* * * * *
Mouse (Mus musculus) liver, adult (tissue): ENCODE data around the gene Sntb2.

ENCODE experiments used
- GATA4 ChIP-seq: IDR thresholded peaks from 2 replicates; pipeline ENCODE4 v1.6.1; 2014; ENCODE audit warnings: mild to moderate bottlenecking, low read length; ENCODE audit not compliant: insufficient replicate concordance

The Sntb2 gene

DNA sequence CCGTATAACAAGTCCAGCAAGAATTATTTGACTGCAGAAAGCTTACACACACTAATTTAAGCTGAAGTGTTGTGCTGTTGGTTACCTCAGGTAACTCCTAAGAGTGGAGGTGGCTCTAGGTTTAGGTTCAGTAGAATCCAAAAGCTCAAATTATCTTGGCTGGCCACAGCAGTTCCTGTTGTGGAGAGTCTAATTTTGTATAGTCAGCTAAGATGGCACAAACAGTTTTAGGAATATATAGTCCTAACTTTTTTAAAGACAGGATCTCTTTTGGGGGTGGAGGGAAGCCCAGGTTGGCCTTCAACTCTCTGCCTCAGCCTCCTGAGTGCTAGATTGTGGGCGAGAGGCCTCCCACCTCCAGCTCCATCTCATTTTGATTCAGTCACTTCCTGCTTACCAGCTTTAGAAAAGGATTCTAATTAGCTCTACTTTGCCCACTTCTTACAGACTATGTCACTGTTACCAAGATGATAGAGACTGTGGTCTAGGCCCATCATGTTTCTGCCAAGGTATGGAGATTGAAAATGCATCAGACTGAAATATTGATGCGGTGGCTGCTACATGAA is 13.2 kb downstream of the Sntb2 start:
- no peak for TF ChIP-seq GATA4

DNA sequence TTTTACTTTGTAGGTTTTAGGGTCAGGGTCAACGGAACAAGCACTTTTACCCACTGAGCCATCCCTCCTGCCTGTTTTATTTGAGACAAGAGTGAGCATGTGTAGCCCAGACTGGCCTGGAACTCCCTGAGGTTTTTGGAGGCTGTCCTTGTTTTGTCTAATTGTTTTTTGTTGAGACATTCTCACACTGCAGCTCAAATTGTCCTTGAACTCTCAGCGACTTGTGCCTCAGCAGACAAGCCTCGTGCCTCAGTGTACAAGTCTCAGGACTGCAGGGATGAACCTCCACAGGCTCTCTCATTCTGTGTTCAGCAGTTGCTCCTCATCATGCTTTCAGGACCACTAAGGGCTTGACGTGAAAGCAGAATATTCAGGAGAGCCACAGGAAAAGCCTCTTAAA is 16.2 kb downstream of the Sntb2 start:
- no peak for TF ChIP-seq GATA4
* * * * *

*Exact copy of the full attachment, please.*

Mouse (Mus musculus) liver, adult (tissue): ENCODE data around the gene Sntb2.

ENCODE experiments used
- GATA4 ChIP-seq: IDR thresholded peaks from 2 replicates; pipeline ENCODE4 v1.6.1; 2014; ENCODE audit warnings: mild to moderate bottlenecking, low read length; ENCODE audit not compliant: insufficient replicate concordance

The Sntb2 gene

DNA sequence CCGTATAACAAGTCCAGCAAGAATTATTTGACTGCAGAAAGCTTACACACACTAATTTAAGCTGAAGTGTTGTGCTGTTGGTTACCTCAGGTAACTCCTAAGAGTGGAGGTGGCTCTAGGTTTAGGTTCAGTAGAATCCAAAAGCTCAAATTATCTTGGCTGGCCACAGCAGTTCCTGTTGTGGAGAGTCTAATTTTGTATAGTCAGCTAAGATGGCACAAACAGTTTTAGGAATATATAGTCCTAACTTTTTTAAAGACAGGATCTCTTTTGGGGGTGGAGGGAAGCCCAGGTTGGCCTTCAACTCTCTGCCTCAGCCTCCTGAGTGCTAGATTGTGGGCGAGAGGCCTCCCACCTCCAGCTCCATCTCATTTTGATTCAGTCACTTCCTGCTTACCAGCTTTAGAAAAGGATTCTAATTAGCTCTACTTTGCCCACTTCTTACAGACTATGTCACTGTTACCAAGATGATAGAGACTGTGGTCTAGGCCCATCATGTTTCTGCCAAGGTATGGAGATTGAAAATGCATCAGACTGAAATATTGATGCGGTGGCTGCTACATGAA is 13.2 kb downstream of the Sntb2 start:
- no peak for TF ChIP-seq GATA4

DNA sequence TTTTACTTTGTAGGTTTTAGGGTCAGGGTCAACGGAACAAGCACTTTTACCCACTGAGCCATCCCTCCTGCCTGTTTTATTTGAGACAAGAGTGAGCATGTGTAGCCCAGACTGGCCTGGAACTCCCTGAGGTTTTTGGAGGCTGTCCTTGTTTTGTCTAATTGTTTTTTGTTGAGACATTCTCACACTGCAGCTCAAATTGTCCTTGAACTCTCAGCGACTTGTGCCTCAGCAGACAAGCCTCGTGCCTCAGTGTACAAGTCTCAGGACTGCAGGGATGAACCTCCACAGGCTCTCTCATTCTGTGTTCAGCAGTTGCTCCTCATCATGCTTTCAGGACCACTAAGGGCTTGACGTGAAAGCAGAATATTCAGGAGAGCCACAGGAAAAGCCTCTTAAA is 16.2 kb downstream of the Sntb2 start:
- no peak for TF ChIP-seq GATA4